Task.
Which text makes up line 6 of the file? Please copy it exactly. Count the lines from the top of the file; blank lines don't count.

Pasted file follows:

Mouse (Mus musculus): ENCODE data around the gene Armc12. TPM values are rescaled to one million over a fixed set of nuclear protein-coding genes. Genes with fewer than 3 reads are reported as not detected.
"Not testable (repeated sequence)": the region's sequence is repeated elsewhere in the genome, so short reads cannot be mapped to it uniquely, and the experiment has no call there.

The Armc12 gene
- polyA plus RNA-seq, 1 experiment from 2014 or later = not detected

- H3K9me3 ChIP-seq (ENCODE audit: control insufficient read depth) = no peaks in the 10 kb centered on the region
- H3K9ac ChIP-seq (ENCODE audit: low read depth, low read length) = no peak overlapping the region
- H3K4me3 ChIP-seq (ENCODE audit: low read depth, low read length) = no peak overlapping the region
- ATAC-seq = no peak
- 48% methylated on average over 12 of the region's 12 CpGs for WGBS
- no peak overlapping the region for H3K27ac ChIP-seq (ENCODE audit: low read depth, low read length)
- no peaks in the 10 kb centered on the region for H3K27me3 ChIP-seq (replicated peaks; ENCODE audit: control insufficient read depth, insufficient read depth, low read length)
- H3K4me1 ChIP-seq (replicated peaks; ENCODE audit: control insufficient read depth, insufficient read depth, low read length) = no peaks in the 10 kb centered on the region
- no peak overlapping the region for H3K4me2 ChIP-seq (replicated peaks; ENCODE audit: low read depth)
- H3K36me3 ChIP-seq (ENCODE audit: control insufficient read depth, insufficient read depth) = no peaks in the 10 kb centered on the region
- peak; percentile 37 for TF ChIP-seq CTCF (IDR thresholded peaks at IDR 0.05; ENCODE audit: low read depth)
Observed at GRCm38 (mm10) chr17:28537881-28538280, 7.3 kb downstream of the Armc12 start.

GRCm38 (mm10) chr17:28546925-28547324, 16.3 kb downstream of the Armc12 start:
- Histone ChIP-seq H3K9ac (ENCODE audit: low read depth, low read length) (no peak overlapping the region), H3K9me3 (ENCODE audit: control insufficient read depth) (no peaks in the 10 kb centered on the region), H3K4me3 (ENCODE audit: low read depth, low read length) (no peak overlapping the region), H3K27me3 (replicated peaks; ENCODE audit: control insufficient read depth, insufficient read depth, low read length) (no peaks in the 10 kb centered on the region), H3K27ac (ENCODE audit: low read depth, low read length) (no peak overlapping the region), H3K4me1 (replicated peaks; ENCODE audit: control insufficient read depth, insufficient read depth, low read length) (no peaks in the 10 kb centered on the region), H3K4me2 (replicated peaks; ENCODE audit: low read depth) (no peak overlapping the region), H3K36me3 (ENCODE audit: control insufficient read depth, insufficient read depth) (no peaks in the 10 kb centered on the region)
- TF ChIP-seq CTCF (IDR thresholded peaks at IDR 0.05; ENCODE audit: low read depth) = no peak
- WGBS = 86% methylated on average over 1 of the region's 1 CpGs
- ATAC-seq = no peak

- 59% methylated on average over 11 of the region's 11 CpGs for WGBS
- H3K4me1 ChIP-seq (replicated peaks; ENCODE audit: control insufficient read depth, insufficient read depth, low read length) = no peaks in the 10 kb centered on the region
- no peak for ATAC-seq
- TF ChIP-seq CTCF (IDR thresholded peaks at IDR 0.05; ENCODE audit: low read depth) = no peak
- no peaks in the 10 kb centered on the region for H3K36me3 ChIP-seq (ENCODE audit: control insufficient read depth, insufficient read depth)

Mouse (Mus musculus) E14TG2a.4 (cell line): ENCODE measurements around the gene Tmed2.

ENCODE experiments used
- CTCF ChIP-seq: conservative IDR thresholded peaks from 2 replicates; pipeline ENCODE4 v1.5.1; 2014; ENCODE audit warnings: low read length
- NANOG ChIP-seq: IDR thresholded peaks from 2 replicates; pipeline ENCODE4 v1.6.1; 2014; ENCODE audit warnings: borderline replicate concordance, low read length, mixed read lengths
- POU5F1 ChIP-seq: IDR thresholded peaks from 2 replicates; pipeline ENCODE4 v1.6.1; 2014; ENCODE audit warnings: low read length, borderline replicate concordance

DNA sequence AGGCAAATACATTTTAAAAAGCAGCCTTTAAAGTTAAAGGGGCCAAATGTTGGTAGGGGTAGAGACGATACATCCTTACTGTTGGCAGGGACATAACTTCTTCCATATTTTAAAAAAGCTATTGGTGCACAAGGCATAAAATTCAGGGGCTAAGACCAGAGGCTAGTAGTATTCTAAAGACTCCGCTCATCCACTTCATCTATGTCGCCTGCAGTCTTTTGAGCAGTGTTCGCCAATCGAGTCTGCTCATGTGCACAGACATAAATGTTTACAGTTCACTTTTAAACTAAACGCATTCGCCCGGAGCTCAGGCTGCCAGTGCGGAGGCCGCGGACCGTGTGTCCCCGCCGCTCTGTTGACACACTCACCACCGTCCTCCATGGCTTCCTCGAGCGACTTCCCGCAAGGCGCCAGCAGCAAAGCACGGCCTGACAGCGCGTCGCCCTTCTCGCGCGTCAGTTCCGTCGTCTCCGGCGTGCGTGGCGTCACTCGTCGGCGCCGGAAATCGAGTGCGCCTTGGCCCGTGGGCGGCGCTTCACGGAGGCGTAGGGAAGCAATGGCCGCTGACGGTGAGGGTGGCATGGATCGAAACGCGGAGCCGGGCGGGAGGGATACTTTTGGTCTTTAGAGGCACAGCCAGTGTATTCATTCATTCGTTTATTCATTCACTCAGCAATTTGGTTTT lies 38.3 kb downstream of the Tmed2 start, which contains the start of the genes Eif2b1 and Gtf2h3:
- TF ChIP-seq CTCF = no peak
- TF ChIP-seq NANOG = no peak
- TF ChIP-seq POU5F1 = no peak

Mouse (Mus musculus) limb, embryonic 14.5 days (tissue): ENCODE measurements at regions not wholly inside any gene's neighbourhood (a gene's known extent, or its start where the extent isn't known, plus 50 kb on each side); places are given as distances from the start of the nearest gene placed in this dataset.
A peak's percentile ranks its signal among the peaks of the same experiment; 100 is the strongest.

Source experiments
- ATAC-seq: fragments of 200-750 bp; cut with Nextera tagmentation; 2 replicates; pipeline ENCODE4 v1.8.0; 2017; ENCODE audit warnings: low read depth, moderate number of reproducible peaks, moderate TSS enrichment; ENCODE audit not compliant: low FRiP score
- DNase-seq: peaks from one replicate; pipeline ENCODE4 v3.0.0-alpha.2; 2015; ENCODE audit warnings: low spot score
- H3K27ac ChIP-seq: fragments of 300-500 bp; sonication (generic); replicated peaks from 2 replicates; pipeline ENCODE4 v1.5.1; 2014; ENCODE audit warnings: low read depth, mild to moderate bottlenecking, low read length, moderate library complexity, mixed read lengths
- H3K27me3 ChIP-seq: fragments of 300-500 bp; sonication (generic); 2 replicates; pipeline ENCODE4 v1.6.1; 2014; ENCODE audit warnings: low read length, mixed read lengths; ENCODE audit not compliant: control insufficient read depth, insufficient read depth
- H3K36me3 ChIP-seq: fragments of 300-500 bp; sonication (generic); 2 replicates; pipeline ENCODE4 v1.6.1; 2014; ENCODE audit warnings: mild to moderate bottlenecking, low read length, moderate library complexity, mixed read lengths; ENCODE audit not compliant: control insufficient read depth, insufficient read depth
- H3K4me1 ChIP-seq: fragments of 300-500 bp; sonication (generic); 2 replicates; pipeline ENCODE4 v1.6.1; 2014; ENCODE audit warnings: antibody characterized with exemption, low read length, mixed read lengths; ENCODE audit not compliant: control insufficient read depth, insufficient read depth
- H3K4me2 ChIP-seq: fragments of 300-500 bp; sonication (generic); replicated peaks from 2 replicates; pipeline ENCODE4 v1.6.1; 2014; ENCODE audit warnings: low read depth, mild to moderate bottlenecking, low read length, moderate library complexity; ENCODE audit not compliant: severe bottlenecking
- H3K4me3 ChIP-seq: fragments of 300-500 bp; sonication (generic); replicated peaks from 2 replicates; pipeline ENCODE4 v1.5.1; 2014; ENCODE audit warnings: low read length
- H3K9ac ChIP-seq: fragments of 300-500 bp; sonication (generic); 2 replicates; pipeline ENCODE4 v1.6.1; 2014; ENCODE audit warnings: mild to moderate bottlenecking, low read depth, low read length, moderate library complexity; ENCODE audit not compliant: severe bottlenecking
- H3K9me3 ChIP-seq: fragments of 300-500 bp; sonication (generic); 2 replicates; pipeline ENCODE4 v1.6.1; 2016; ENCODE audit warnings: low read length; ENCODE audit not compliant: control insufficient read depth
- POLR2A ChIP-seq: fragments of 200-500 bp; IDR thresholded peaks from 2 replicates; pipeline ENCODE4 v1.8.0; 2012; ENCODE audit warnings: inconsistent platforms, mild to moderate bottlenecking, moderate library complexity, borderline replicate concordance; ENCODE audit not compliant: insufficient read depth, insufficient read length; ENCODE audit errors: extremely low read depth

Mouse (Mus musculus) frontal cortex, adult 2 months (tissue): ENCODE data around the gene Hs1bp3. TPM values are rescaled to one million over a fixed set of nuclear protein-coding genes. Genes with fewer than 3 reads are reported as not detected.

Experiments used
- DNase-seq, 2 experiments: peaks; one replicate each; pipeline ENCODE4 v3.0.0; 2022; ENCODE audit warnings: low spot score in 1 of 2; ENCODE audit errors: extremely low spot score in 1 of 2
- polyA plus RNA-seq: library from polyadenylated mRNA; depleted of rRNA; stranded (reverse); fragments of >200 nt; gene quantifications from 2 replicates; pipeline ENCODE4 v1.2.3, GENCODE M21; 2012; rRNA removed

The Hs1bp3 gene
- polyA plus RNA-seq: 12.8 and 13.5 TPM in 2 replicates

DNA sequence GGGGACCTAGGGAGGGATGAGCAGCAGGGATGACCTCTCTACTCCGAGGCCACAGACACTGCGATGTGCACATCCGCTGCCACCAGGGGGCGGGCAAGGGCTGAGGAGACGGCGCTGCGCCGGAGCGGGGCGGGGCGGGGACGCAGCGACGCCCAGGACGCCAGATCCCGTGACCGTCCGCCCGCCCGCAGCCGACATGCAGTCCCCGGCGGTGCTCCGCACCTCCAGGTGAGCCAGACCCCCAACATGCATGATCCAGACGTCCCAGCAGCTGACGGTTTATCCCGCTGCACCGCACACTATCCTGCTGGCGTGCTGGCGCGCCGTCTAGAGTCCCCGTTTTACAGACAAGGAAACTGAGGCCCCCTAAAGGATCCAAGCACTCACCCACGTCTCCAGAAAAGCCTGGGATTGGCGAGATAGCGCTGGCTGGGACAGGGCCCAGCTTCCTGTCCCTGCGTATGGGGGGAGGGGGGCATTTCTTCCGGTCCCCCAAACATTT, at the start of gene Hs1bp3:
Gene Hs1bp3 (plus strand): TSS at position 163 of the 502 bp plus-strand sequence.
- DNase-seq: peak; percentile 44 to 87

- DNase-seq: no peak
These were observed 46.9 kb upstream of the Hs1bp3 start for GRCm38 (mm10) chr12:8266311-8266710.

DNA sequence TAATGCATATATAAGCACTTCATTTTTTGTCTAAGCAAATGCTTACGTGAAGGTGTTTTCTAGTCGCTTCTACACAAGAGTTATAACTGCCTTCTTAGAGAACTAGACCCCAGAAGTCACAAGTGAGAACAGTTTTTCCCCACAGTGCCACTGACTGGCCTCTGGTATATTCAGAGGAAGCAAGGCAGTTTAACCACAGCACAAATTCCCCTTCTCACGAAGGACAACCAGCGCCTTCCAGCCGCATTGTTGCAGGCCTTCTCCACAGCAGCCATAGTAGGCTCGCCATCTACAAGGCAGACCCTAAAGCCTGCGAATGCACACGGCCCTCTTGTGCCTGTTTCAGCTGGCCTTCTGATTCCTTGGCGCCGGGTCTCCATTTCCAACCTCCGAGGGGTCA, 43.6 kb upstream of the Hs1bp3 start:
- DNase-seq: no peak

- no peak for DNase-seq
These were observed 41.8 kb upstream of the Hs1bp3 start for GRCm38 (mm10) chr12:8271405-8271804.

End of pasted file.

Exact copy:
- H3K9ac ChIP-seq (ENCODE audit: low read depth, low read length) = no peak overlapping the region